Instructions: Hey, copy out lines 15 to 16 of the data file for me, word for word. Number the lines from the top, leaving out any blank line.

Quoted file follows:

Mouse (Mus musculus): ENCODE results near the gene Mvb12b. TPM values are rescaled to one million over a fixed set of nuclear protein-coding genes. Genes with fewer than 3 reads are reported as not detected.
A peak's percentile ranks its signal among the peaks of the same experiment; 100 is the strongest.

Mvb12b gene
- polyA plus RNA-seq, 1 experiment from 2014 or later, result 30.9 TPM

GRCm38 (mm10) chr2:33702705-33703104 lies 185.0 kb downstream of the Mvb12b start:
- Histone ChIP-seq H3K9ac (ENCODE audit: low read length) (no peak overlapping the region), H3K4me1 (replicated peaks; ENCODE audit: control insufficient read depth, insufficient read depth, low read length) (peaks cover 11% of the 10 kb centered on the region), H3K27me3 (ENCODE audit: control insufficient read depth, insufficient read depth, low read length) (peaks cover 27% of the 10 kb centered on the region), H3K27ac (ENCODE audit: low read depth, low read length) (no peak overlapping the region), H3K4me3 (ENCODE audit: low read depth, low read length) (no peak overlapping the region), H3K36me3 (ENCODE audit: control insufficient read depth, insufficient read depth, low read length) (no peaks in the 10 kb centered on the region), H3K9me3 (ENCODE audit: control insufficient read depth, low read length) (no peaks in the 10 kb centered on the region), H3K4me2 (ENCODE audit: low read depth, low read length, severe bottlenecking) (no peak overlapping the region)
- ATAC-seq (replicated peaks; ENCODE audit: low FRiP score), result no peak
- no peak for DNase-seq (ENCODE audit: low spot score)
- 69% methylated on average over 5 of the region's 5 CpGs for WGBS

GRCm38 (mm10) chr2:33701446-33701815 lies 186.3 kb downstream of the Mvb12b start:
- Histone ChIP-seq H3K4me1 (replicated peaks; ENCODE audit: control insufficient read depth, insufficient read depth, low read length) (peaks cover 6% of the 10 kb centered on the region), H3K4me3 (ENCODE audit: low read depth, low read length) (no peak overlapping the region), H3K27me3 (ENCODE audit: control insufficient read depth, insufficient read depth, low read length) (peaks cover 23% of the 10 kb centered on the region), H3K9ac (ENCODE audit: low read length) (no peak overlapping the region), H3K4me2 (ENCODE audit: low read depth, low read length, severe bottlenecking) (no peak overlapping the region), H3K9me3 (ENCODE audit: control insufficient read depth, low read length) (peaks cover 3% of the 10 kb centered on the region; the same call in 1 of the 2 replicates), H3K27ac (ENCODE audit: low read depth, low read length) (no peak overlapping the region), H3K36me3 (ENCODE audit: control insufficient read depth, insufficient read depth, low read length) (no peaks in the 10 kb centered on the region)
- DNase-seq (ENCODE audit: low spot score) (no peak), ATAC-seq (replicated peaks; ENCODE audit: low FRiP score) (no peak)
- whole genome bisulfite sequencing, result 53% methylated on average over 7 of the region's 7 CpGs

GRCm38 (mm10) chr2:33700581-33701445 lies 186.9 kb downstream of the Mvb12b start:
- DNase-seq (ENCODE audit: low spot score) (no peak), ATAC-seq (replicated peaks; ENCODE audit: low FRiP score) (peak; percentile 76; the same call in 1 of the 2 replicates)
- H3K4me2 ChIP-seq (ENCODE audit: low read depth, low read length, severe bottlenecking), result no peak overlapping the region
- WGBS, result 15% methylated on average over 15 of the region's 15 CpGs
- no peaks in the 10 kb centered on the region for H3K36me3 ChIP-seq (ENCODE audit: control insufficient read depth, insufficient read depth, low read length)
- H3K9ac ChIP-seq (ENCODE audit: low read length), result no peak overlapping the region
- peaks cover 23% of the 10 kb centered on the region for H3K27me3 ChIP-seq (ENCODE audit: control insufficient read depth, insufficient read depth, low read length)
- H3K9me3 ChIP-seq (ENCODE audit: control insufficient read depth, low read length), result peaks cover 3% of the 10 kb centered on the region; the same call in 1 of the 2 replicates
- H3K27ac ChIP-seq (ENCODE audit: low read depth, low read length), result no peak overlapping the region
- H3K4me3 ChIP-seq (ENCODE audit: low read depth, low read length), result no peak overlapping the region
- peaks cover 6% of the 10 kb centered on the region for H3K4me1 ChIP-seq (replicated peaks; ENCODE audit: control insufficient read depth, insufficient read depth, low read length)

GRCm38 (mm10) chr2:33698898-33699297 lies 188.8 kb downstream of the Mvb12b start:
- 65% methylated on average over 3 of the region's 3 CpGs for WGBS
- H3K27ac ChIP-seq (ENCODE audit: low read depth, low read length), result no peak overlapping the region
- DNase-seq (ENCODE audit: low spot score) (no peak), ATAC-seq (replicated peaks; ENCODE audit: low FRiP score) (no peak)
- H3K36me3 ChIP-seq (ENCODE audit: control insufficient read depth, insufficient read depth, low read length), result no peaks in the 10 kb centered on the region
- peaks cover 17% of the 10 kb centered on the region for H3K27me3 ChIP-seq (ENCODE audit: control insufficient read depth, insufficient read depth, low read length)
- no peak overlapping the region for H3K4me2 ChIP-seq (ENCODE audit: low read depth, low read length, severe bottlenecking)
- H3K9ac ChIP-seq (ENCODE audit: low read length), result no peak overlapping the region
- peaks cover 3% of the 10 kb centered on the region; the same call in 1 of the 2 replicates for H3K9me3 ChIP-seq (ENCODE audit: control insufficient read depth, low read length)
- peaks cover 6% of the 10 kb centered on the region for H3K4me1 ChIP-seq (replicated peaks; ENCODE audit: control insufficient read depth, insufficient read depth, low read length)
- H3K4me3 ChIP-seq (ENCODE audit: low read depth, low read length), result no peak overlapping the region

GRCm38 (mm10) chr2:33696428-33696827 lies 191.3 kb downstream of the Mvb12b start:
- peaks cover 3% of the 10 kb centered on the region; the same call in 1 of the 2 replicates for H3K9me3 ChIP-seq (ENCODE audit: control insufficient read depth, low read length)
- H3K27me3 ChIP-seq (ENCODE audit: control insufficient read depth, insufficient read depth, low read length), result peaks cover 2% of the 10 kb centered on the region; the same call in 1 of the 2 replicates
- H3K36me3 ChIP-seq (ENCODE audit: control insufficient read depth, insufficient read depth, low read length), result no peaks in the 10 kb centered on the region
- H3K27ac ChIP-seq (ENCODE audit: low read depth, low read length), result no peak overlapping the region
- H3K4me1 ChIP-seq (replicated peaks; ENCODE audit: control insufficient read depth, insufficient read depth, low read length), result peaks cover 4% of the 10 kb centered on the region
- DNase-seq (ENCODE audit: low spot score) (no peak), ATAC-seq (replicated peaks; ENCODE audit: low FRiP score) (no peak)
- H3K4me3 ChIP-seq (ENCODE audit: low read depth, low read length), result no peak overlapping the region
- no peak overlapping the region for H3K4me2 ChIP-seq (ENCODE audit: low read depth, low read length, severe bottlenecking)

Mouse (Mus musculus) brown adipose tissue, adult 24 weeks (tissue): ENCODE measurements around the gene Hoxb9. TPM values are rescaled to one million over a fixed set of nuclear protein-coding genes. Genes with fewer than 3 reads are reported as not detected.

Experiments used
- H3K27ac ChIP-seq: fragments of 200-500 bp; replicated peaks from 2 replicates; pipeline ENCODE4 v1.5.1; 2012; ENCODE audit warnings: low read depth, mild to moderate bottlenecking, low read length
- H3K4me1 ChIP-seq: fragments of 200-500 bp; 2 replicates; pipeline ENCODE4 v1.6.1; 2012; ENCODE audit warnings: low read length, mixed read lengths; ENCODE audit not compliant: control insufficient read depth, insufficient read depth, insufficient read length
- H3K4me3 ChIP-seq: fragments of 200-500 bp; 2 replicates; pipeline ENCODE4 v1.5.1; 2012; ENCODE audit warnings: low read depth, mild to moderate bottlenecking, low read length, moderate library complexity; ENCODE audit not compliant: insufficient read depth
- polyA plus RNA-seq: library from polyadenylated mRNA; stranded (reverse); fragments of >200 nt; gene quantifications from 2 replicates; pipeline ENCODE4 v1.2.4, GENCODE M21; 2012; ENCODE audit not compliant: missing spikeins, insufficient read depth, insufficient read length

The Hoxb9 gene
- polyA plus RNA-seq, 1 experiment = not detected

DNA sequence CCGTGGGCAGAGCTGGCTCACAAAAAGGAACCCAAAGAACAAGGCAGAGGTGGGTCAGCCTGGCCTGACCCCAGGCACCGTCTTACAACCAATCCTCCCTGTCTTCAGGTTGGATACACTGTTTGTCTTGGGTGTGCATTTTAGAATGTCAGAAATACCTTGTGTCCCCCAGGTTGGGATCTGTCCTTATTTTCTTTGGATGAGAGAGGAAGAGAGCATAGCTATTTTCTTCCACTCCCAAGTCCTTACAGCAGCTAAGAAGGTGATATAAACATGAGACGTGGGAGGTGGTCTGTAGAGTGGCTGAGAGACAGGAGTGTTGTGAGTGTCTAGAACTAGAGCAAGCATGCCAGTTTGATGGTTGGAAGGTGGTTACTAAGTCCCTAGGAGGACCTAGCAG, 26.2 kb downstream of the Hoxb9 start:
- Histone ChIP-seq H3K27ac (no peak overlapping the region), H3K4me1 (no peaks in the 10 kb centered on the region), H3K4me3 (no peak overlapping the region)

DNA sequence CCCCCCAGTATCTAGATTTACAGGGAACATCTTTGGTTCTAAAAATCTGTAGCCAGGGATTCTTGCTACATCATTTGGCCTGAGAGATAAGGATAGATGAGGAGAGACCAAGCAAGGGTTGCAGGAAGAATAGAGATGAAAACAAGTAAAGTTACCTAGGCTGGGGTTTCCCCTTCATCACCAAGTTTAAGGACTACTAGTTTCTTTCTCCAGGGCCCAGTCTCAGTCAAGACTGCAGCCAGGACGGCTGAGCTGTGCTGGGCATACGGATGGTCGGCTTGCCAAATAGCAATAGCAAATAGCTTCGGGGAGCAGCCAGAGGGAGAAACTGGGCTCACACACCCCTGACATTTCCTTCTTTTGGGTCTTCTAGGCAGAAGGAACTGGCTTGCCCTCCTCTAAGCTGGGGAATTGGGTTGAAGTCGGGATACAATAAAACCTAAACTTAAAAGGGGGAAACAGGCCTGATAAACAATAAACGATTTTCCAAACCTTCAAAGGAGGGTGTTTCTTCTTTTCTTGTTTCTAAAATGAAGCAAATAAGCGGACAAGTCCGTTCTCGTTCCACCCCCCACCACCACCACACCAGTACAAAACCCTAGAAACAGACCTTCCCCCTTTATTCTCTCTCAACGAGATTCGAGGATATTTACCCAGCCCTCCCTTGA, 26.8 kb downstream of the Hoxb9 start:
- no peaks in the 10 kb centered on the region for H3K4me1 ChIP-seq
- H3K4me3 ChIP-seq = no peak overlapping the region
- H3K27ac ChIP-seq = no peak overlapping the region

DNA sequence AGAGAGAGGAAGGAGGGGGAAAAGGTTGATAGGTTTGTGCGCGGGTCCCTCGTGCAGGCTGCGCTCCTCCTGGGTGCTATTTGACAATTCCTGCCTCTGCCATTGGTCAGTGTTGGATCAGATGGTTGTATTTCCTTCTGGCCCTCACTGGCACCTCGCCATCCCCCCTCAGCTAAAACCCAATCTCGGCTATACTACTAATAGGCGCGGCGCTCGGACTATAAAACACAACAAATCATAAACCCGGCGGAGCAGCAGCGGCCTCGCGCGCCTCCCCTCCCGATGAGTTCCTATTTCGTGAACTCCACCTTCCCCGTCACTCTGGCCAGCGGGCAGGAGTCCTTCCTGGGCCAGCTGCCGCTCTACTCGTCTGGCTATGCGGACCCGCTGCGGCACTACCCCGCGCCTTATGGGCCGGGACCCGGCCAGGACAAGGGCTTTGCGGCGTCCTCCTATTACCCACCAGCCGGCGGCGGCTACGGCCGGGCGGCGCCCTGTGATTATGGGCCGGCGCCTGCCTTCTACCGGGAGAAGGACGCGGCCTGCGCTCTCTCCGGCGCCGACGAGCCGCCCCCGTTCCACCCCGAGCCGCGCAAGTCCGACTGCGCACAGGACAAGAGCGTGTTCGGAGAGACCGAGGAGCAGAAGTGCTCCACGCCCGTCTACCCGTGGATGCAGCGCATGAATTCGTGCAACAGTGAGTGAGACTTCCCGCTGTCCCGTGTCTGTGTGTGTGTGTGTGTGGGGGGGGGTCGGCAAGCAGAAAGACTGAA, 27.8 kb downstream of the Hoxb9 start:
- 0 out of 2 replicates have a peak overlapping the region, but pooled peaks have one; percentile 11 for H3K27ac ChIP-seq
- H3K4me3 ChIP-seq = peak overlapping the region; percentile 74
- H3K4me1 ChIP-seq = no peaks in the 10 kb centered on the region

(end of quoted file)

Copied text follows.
- DNase-seq (ENCODE audit: low spot score) (no peak), ATAC-seq (replicated peaks; ENCODE audit: low FRiP score) (peak; percentile 76; the same call in 1 of the 2 replicates)
- H3K4me2 ChIP-seq (ENCODE audit: low read depth, low read length, severe bottlenecking), result no peak overlapping the region